This is the third novel in the Red Rising trilogy, and I thought it came to a very satisfying conclusion. Brown is apparently planning a follow-up trilogy, one that will follow new characters living with the result of this story, and I will probably read through those as well. The first one is due out later this year.
In this world, the people are divided by colour class. The golds rule at the top, treated as gods by some of the lower colours, and at the bottom of the class structure are the reds, who are essentially mining slaves, forced to spend their lives underground at work, never to see the sky. These three novels follow the rebellion of the lower class as they struggle for equality.
I loved the first two novels. Red Rising started out very strong, building up this world in an exciting way and really driving home the inequality and the struggle of those enslaved by this system. The second novel, Golden Son, was just as good, avoiding the lull many middle novels fall victim to while exposing the reader to the entire universe beyond the enclosed story of the first book, essentially turning the series into a space opera.
A trilogy like this could really fall apart at the end, leaving the reader unsatisfied, but I’m happy to say the conclusion hit the mark for me. It left me guessing up until the end with some unexpected twists, and while some of those twists felt a bit hokey, I was able to overlook that. It’s a complicated story overall but still manages to remain a fast-paced and exciting read.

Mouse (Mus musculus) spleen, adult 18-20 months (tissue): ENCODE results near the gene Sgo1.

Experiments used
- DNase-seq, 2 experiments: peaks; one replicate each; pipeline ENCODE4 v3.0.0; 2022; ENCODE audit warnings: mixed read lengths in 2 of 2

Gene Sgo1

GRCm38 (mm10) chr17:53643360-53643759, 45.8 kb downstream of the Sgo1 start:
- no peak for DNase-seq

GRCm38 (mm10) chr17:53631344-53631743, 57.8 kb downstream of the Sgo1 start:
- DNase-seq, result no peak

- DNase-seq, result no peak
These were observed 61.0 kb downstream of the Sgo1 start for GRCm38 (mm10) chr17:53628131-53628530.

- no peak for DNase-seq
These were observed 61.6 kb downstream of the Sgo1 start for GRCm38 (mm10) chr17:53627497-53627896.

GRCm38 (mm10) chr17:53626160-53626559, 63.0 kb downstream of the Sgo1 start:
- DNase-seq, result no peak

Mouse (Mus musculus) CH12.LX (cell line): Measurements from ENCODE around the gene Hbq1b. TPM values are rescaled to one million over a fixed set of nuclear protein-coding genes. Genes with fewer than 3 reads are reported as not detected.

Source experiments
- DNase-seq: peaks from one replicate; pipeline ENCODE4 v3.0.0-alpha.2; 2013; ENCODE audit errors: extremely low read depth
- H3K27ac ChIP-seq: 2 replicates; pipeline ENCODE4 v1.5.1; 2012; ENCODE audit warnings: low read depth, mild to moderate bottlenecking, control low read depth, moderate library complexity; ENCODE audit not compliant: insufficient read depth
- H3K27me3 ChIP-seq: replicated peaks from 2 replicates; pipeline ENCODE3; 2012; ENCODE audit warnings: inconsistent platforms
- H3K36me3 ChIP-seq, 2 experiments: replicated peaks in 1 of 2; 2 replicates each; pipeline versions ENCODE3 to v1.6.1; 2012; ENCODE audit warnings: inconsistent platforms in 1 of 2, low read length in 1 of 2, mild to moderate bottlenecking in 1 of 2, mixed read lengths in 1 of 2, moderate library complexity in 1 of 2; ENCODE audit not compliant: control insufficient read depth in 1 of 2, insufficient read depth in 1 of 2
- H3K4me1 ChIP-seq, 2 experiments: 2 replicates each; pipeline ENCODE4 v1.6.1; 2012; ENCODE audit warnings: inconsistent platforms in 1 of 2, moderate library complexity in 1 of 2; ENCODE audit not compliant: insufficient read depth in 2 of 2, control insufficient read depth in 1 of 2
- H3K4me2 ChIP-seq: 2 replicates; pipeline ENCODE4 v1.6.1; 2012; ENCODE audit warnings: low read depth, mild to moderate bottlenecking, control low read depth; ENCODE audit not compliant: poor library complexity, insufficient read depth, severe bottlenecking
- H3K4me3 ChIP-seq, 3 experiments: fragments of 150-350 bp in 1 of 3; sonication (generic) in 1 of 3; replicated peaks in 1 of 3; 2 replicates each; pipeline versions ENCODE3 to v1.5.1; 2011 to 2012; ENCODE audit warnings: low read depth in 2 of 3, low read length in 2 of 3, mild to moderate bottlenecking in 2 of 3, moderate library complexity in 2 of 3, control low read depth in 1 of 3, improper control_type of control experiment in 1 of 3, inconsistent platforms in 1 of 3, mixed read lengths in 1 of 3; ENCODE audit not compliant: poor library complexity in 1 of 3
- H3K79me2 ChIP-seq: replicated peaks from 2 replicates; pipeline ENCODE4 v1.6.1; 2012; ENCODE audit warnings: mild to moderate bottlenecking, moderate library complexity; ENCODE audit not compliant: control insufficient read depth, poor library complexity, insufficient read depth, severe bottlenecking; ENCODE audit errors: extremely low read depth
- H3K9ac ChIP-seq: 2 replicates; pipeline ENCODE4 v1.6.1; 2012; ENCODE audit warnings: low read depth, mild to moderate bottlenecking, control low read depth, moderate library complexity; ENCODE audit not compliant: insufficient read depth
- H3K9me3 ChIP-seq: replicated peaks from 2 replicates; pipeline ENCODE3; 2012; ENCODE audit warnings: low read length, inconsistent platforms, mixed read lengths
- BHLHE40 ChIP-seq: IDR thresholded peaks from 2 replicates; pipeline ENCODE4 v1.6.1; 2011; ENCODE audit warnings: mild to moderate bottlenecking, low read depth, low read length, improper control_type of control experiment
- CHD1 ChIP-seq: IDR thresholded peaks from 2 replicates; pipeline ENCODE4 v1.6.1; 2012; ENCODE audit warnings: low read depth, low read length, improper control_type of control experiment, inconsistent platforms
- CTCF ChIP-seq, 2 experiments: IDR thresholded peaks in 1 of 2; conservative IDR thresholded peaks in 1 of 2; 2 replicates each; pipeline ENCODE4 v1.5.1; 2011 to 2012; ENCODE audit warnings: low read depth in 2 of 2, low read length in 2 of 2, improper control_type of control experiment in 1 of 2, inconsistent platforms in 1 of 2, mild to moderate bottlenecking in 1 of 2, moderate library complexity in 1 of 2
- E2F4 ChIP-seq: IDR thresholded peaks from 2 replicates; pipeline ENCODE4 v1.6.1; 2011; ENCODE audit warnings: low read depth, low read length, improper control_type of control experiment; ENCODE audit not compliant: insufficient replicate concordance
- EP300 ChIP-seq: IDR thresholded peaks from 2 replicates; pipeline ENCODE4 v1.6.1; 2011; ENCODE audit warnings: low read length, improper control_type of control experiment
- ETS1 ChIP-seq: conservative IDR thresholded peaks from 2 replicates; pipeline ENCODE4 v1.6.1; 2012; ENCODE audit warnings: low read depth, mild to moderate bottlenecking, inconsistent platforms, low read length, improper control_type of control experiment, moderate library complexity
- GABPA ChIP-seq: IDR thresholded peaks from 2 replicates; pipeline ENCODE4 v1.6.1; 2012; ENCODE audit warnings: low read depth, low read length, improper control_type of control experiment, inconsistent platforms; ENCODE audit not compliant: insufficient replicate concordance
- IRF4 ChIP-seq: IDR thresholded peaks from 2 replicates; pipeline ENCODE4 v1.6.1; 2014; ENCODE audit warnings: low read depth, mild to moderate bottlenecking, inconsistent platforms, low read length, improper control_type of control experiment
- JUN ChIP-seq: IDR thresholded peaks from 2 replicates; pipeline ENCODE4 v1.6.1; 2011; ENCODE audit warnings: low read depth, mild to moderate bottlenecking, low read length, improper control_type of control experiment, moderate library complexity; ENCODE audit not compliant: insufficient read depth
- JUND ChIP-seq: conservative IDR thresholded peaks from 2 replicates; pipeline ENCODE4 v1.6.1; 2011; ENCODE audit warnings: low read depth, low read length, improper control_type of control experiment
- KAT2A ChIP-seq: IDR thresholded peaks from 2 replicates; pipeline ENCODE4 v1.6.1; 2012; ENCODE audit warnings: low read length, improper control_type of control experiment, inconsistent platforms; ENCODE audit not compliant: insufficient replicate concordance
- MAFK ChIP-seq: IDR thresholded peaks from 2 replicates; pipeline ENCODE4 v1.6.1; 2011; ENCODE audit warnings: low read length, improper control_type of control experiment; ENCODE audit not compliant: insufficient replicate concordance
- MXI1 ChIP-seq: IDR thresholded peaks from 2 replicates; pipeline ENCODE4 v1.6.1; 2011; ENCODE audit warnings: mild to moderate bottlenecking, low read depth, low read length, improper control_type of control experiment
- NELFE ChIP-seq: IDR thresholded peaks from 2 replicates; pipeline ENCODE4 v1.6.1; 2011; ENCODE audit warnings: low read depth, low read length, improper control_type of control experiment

My only real complaint is that everything in this final book felt so high-stakes that it managed to come across as a bit monotonous. Every war movie has that moment when the Sergeant is giving a rising speech to his squad, full of bravado and speaking of glory and honour. Most of this novel is that tone, and it gets a little tiring after a while. I was drifting a bit in the middle of the book. To Brown’s credit, though, the story’s emotional highs and lows still managed to hit me pretty hard, so I guess he didn’t overextend himself.
Overall, this was a great finish to the trilogy. Tim Gerard Reynolds is a superb narrator, and I’m sure my reading experience was improved by listening to him. I’ll be watching for the next trilogy.